Medline ® Abstract for Reference 12
of 'Overview of comprehensive patient assessment in palliative care'
Patient and physician decision styles and breast cancer chemotherapy use in older women: Cancer and Leukemia Group B protocol 369901.
Mandelblatt JS, Faul LA, Luta G, Makgoeng SB, Isaacs C, Taylor K, Sheppard VB, Tallarico M, Barry WT, Cohen HJ
J Clin Oncol. 2012 Jul;30(21):2609-14. Epub 2012 May 21.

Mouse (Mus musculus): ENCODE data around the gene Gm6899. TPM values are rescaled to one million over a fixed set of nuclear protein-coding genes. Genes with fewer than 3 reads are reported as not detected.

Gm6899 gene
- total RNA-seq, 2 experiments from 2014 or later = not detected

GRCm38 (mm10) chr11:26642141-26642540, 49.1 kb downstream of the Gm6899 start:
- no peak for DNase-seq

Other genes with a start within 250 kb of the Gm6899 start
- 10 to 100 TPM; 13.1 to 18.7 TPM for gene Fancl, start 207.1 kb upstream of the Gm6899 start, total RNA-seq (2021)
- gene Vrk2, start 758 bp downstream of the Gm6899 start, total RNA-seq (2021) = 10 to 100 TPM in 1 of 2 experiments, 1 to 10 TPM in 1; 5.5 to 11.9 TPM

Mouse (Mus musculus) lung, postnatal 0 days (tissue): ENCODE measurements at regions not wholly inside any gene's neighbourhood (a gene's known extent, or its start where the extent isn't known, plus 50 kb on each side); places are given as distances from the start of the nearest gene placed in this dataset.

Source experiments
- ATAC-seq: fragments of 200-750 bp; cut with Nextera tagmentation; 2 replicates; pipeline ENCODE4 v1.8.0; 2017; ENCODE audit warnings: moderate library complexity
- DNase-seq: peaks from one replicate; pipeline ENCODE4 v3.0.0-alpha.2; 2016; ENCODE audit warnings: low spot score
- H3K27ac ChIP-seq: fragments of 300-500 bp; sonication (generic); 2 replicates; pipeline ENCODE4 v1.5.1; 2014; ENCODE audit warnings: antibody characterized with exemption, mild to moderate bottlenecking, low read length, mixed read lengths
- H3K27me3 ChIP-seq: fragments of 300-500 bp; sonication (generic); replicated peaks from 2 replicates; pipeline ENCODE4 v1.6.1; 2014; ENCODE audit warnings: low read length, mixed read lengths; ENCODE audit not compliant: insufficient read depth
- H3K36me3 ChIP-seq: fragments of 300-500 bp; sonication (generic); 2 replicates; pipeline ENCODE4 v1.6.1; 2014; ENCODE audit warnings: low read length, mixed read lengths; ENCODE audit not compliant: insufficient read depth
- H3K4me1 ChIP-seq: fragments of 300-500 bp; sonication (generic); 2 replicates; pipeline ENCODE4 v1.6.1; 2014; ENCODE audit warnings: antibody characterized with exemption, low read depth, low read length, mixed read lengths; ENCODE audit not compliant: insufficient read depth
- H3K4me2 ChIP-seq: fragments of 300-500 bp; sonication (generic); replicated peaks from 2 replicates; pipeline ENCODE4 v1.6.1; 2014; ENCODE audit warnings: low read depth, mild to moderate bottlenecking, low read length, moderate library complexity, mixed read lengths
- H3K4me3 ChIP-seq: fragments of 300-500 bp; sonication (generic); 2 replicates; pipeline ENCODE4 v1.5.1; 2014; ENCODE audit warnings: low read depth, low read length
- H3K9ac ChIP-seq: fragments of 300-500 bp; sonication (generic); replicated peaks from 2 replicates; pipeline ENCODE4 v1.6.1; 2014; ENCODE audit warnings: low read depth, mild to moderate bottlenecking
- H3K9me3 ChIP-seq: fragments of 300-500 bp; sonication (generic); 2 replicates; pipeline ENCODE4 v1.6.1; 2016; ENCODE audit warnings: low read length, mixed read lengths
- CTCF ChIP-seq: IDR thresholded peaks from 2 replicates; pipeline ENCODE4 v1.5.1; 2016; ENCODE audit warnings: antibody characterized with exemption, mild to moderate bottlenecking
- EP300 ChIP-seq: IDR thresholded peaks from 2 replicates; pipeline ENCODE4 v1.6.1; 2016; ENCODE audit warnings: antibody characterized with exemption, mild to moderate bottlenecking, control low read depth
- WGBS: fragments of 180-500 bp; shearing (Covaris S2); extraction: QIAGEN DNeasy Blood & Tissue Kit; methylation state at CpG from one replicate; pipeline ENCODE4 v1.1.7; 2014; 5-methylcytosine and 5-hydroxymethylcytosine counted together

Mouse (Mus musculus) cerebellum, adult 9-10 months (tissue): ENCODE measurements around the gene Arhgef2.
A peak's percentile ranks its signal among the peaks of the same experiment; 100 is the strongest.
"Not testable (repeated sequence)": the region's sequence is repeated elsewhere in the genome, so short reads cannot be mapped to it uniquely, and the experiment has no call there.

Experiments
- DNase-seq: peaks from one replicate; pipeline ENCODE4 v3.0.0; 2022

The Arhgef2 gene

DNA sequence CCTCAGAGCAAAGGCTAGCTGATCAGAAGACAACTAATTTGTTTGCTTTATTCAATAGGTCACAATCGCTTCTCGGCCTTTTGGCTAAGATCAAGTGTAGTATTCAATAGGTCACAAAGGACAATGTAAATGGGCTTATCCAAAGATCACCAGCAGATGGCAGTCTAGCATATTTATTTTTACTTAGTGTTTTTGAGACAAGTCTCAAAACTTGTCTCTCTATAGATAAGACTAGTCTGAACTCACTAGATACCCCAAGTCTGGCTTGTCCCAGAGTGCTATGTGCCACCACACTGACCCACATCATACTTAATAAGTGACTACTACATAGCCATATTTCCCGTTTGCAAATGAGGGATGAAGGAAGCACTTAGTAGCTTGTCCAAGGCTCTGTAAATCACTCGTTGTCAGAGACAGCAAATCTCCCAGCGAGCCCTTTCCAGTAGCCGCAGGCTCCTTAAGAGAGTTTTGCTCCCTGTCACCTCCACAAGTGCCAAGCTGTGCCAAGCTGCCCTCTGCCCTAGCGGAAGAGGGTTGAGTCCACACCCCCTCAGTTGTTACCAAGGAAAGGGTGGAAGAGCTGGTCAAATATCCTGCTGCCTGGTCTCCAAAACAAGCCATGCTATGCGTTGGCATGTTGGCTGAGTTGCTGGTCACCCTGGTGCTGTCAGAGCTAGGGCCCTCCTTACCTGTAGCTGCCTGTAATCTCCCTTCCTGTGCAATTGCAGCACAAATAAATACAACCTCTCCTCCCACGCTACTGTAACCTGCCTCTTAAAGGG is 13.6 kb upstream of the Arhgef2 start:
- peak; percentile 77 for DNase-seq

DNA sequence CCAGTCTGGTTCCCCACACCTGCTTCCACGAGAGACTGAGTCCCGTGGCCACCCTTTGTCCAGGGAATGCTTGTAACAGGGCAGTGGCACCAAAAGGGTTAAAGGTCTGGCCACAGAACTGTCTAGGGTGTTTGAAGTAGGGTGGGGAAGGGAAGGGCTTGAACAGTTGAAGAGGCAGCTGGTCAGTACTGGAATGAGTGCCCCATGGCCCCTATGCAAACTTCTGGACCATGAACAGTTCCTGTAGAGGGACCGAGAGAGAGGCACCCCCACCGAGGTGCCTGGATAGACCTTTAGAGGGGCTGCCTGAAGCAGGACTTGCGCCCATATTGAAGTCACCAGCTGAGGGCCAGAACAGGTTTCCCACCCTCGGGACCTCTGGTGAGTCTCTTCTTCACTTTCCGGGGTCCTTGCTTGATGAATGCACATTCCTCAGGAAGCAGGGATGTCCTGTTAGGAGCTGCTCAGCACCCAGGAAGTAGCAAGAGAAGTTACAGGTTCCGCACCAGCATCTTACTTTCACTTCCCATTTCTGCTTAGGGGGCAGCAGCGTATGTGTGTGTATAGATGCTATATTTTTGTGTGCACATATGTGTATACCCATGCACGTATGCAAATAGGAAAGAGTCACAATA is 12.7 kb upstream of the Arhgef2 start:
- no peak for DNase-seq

PURPOSE Physician and patient decision styles may influence breast cancer care for patients≥65 years ("older") because there is uncertainty about chemotherapy benefits in this group. We evaluate associations between decision-making styles and actual treatment. METHODS Data were collected from women treated outside of clinical trials for newly diagnosed stage I to III breast cancer (83% response) from January 2004 through April 2011 in 75 cooperative group sites. Physicians completed a one-time mailed survey (91% response), and clinical data were abstracted from charts. Patient decision style was measured on a five-point scale. Oncologists' preference for prescribing chemotherapy was based on standardized vignettes. Regression and multiple imputation were used to assess associations between chemotherapy and other variables. Results There were 1,174 women seen by 212 oncologists; 43% of women received chemotherapy. One-third of women preferred to make their own treatment decision. Patient and physician decision styles were independently associated with chemotherapy. Women who preferred less physician input had lower odds of chemotherapy than women who preferred more input (odds ratio [OR]= 0.79 per 1-point change; 95% CI, 0.65 to 0.97; P = .02) after considering covariates. Patients whose oncologists had a high chemotherapy preference had higher odds of receiving chemotherapy (OR = 2.65; 95% CI, 1.80 to 3.89; P<.001) than those who saw oncologists with a low preference. CONCLUSION Physicians' and older patients' decision styles are each associated with breast cancer chemotherapy use. It will be important to re-evaluate the impact of decision styles when there is greater empirical evidence about the benefits and risks of chemotherapy in older patients.
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